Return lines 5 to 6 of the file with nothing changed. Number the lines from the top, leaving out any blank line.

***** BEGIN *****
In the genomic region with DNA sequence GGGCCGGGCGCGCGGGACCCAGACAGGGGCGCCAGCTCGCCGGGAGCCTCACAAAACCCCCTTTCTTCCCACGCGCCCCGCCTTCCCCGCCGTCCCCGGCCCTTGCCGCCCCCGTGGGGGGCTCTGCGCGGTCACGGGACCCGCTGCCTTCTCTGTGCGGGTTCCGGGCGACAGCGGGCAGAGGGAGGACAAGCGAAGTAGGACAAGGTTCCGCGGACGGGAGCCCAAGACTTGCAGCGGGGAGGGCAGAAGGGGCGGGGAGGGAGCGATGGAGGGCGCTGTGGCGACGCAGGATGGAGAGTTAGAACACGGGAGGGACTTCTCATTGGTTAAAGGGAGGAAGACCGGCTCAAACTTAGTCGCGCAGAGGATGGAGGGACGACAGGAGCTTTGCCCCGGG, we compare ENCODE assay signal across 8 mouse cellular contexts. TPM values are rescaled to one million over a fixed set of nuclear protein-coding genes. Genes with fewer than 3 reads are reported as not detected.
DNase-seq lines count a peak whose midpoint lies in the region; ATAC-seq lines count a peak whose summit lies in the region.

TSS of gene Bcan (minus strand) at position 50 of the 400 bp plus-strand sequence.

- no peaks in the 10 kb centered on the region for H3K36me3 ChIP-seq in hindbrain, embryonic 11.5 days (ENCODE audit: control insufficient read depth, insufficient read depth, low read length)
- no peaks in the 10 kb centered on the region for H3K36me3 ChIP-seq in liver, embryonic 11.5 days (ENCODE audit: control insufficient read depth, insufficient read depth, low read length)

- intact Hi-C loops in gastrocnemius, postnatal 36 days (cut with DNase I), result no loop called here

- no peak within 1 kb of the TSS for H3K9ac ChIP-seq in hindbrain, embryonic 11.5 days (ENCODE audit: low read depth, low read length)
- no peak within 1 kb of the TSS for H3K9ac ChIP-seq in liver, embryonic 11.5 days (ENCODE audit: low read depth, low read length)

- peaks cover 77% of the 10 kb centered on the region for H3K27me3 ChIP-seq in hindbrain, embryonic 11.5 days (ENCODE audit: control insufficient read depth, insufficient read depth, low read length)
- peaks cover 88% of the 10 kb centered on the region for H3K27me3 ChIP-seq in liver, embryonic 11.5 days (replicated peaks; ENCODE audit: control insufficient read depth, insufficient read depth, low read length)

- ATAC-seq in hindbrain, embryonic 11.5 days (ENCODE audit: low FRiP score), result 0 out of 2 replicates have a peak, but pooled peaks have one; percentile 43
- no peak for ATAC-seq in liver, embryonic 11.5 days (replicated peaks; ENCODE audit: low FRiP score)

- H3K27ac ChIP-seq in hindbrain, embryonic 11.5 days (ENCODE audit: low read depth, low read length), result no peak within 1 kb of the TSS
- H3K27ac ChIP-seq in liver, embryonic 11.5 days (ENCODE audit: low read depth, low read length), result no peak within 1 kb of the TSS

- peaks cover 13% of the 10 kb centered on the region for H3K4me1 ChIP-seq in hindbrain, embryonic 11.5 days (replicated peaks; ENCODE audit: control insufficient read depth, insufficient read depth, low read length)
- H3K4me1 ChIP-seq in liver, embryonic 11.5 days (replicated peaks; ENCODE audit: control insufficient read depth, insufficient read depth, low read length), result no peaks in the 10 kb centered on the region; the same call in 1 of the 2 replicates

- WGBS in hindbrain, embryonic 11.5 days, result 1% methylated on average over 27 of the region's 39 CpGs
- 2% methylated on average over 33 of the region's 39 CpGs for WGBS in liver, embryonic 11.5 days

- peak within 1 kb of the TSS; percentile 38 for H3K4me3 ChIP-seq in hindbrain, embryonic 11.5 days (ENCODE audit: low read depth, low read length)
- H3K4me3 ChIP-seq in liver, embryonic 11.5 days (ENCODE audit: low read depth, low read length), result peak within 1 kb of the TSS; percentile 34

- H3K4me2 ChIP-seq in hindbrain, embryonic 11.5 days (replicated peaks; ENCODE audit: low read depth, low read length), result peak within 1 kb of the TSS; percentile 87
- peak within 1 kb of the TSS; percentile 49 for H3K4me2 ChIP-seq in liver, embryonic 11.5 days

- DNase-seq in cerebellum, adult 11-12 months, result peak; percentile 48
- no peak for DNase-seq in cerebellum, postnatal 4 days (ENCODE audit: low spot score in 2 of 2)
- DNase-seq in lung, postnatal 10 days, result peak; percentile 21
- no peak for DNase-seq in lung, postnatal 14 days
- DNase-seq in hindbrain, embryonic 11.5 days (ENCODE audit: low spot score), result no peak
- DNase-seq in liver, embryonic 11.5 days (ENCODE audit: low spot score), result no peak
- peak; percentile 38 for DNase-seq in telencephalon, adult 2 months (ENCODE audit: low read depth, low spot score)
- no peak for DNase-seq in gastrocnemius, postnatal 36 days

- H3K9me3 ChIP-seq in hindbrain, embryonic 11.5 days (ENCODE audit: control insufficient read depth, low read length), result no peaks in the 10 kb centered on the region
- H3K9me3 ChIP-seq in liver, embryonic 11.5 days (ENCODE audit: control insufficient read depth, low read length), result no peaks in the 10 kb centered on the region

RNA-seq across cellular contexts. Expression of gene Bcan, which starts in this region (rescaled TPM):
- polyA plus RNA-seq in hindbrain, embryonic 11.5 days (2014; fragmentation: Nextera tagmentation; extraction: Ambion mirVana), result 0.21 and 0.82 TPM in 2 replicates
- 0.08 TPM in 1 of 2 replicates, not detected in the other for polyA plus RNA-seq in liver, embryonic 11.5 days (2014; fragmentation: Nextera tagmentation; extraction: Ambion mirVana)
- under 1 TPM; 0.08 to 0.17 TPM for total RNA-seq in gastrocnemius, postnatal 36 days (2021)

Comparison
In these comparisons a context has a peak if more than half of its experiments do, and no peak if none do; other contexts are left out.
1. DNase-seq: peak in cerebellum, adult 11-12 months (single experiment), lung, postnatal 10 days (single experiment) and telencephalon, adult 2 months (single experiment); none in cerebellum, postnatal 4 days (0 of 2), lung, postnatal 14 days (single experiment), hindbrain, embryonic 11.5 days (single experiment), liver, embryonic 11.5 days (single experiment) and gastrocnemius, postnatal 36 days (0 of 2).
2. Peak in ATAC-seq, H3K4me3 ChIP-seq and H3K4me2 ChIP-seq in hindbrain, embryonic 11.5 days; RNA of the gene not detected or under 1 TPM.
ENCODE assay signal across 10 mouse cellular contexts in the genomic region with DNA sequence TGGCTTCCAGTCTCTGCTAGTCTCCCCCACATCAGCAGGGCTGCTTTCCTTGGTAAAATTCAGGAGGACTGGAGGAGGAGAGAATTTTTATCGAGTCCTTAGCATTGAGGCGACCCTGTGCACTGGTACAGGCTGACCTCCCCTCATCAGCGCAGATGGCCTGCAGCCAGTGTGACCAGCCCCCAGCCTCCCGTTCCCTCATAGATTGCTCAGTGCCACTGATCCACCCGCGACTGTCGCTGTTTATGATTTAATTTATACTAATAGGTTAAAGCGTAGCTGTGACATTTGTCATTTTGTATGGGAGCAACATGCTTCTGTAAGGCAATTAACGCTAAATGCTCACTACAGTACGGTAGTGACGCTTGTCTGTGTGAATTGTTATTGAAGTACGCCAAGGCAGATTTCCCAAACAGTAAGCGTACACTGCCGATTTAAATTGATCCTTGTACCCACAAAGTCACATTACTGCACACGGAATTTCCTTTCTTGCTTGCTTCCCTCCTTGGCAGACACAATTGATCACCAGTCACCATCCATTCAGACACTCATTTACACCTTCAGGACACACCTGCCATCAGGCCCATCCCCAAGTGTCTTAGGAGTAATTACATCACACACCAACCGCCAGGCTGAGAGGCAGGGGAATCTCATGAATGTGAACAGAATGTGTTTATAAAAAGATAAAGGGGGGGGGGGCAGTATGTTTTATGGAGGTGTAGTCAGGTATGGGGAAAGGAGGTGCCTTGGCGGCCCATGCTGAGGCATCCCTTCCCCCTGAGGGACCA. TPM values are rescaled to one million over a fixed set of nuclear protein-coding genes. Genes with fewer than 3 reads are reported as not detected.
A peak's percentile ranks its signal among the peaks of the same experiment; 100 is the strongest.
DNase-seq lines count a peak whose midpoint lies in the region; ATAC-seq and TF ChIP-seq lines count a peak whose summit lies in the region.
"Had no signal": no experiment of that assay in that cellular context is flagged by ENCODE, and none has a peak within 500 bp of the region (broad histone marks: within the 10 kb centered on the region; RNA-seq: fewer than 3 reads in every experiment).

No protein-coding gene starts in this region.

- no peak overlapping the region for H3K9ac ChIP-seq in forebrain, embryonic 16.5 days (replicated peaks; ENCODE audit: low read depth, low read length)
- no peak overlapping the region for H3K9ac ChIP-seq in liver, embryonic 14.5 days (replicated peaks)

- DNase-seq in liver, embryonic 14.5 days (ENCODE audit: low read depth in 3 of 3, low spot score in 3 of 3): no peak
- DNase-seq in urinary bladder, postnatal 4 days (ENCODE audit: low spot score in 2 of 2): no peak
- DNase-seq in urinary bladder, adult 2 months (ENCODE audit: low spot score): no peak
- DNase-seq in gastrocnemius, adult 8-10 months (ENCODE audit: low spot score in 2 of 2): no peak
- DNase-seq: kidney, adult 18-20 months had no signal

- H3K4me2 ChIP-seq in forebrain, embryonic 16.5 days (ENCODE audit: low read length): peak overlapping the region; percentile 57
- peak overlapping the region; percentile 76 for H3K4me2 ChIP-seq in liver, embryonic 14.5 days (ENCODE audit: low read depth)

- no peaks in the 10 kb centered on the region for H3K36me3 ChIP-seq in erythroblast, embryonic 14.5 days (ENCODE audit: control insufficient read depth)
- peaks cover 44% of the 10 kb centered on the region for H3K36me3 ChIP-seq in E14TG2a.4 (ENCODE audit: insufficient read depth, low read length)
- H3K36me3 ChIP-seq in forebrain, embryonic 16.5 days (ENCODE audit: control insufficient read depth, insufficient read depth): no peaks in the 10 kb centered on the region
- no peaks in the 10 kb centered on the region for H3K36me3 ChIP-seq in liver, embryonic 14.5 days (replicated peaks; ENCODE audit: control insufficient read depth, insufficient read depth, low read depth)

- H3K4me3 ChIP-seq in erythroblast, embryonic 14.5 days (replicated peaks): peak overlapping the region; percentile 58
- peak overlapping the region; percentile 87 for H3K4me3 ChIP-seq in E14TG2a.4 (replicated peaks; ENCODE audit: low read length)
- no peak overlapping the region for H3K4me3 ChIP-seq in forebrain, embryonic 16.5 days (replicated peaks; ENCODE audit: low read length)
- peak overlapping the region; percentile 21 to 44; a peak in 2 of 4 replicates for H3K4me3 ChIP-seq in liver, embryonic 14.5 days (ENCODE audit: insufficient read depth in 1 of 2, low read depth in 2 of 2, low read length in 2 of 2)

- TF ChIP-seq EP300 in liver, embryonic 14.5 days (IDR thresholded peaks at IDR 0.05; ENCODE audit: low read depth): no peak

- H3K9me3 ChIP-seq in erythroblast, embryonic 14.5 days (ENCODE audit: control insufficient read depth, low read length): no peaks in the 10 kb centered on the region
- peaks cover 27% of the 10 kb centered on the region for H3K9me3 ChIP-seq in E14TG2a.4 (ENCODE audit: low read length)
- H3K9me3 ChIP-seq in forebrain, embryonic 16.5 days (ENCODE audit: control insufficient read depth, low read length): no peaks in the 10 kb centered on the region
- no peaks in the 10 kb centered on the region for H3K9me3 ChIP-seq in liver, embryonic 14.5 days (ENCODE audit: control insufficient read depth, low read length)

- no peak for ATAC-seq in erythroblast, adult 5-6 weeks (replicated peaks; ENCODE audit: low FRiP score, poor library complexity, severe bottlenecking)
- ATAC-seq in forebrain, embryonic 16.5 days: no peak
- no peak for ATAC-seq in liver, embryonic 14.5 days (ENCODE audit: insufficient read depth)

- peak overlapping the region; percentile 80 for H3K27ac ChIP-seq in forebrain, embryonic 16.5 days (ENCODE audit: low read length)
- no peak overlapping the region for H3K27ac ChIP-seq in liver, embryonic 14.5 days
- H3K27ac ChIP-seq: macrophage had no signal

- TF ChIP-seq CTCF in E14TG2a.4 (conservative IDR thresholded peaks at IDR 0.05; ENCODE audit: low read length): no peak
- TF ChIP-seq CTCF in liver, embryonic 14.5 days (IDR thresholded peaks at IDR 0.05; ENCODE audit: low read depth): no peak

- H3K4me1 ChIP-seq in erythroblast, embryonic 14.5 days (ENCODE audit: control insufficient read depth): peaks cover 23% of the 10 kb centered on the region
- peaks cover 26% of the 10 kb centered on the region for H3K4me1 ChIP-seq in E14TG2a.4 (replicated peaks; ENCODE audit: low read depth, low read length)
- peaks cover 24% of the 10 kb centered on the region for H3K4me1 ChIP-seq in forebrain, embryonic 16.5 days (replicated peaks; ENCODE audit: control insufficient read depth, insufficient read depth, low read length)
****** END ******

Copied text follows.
- no peaks in the 10 kb centered on the region for H3K36me3 ChIP-seq in liver, embryonic 11.5 days (ENCODE audit: control insufficient read depth, insufficient read depth, low read length)

- intact Hi-C loops in gastrocnemius, postnatal 36 days (cut with DNase I), result no loop called here